Student leaders in the Manheim Township High School (MTHS) marching band are secretive when discussing the first and final sets of the fall show, which will pay tribute to James Bond 007 with music from Bond movies, students playing Bond and a villainess, and opportunities for students to act as well as play and march on the field. Leaders would admit that the opening and closing sets will have special features that will appeal to Bond fans. "There are iconic (Bond features) that make the way into the drill," said brass captain Michael Buffa.
The nearly 140-member band, including 39 color guard, spent time during the weeks of Aug. 7, 14, and 21 at the school learning the drill, which was written by Scott Goebel and utilizes well-known movie music including the Bond theme, "Live and Let Die," "Goldfinger," "Die Another Day," and "Skyfall." The show will end with a medley of all the songs.
"We incorporate the theme a lot into the drill this year," said Will Esposito, who shares drum major duties with Madison Vaughen. "There is a lot of James Bond 007 influence in the drill." According to color guard captain Shannon Rehkugler, the theme will be acted out on the field with band member Justin Moore playing James Bond to Bella Sisay's villainess. Sisay, a color guard member, will be tossed into the air at the start of the show using a basket toss technique that guard members learned. "We start the show with Bond and a villainess who is trying to defeat Bond," said Rehkugler, who added that the color guard members will act like spies. "Throughout the show Bond and the villainess have this conflict."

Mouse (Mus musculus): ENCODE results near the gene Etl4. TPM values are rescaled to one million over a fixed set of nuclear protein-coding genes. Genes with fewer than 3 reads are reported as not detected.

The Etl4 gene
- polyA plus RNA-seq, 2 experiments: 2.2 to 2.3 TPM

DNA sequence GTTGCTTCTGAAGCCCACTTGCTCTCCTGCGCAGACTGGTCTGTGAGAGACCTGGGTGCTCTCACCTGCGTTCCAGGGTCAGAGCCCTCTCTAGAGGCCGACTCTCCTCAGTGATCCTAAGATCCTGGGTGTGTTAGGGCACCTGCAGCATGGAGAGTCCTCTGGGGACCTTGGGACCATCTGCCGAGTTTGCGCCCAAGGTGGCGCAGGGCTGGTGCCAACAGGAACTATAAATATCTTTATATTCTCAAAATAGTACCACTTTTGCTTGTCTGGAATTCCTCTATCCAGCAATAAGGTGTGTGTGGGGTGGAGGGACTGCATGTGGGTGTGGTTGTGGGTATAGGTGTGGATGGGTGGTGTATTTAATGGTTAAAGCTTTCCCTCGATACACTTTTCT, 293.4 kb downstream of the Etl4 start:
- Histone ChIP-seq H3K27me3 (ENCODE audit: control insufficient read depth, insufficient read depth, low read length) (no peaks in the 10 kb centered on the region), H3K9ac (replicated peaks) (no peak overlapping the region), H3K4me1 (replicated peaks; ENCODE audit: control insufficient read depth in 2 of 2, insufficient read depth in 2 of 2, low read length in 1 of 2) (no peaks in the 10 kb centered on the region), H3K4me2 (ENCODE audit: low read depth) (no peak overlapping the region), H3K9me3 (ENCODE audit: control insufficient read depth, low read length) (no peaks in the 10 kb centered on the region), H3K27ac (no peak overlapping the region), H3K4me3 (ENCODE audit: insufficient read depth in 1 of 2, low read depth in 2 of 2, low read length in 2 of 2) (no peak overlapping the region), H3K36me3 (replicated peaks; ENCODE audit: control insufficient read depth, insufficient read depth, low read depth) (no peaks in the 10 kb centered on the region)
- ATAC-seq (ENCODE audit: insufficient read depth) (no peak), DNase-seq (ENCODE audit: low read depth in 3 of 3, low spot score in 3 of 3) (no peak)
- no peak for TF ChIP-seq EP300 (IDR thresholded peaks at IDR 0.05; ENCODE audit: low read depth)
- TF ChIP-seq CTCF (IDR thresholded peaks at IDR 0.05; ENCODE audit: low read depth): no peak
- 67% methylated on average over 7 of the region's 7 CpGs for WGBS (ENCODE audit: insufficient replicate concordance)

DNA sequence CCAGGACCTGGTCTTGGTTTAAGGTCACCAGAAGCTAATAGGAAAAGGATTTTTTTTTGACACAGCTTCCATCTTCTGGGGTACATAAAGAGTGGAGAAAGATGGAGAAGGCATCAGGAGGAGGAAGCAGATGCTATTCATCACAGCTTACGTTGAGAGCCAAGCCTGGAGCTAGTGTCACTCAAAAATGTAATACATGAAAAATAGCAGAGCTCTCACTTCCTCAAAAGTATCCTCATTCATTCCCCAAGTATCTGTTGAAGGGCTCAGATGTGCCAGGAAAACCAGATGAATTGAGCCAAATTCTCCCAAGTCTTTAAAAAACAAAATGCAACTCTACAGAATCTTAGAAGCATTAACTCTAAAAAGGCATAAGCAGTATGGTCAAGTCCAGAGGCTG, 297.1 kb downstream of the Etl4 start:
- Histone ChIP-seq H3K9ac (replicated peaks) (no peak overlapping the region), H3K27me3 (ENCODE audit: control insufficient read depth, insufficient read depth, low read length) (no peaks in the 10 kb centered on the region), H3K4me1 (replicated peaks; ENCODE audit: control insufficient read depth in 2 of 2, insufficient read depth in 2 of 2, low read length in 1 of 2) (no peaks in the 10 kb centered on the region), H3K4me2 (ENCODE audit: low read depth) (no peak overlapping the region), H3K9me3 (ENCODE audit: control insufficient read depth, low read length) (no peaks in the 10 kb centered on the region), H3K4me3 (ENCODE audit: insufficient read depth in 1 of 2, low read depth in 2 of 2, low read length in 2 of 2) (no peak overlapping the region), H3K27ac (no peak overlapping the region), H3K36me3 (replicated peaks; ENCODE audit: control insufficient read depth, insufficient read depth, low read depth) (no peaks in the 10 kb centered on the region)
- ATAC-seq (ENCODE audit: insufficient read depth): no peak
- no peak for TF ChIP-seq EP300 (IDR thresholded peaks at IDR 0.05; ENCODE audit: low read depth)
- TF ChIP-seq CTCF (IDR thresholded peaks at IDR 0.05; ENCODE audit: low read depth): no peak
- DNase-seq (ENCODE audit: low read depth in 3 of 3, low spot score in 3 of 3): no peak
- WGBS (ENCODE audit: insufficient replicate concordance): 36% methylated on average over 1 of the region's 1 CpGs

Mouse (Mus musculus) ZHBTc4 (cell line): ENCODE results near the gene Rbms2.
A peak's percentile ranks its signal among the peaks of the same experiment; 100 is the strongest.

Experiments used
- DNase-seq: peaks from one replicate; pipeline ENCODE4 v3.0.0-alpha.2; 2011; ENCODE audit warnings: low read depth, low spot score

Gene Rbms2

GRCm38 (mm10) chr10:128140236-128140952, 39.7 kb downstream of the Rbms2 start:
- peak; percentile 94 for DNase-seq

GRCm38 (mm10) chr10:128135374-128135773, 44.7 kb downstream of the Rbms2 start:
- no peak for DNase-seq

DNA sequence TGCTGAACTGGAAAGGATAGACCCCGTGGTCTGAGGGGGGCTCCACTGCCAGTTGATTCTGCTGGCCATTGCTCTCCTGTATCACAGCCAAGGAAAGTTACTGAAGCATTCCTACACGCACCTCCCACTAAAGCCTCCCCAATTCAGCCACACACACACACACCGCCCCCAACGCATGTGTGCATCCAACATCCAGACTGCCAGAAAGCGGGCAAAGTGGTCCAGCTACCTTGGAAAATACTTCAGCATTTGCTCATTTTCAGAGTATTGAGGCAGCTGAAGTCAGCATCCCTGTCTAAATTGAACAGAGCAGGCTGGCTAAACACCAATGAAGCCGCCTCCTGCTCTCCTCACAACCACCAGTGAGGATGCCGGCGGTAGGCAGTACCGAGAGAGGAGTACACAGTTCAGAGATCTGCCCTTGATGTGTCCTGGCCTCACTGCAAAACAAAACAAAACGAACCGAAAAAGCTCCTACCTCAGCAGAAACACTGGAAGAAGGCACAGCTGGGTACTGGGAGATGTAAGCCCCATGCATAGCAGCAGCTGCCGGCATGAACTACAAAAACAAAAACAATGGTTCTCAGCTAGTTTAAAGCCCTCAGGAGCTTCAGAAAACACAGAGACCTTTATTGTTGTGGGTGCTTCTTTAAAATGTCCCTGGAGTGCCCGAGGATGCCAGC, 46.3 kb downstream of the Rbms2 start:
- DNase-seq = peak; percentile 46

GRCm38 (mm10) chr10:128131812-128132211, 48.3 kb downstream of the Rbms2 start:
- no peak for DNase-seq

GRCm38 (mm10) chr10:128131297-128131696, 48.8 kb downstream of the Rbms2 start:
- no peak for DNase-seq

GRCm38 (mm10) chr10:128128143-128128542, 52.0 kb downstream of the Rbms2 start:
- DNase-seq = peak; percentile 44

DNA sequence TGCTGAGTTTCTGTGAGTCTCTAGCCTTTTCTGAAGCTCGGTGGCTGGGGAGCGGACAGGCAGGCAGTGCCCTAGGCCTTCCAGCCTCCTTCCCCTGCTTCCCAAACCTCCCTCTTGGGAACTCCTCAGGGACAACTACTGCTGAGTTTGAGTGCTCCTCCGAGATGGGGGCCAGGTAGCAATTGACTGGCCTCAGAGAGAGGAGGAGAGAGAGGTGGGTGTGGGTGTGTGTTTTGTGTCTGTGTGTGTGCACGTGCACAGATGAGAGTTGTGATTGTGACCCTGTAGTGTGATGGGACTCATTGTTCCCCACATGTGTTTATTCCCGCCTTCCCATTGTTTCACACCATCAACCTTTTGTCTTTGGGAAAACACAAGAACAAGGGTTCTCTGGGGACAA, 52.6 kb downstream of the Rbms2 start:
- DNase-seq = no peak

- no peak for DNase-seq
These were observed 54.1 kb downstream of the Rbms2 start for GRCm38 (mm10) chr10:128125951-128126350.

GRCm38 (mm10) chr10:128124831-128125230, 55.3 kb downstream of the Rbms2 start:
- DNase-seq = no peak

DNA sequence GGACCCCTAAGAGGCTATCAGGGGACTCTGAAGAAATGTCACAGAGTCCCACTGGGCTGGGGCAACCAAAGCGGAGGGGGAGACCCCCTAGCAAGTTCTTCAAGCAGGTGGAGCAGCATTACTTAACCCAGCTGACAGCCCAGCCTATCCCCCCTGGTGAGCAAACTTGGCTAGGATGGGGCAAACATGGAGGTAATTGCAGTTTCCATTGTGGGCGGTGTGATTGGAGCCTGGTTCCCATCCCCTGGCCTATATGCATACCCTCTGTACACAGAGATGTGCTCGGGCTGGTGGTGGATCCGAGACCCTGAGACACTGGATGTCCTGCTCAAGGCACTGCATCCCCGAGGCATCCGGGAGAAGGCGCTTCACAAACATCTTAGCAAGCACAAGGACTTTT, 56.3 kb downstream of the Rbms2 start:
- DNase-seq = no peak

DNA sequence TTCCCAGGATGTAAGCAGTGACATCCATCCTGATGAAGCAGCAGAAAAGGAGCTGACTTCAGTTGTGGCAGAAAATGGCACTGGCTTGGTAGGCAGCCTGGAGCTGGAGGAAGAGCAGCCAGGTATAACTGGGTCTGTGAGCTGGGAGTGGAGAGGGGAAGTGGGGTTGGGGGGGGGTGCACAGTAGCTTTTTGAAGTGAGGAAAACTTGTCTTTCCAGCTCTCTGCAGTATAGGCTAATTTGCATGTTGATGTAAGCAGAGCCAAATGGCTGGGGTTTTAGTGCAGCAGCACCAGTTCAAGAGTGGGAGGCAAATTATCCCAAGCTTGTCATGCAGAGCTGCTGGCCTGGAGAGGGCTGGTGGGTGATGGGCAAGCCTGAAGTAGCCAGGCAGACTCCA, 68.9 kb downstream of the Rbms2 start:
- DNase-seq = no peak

Moore and Sisay will not be the only students who have a chance to act during the show. Esposito said that during parts of the show musicians will be acting sneaky or suave.
Vaughen described the drill as geometric, and woodwind captain Sheila Long added that the marchers will perform a number of lunges and casual walking moves along with acting on the field.
Several musicians will have areas where they are spotlighted during the show. Percussionists Tyler Brooks and Joshua Amoro said that the drummers will be busy during the show. "We have several drum features, and it's a blast," noted Brooks. Esposito added that Bryce Katch will play a saxophone solo during "Skyfall." "That's a big feature point," he said. Buffa added that his section will be highlighted as well. "There are two or three low brass features where baritones and tubas play for a few measures," he said, adding with a smile, "We can play as loud as possible, and it's a lot of fun."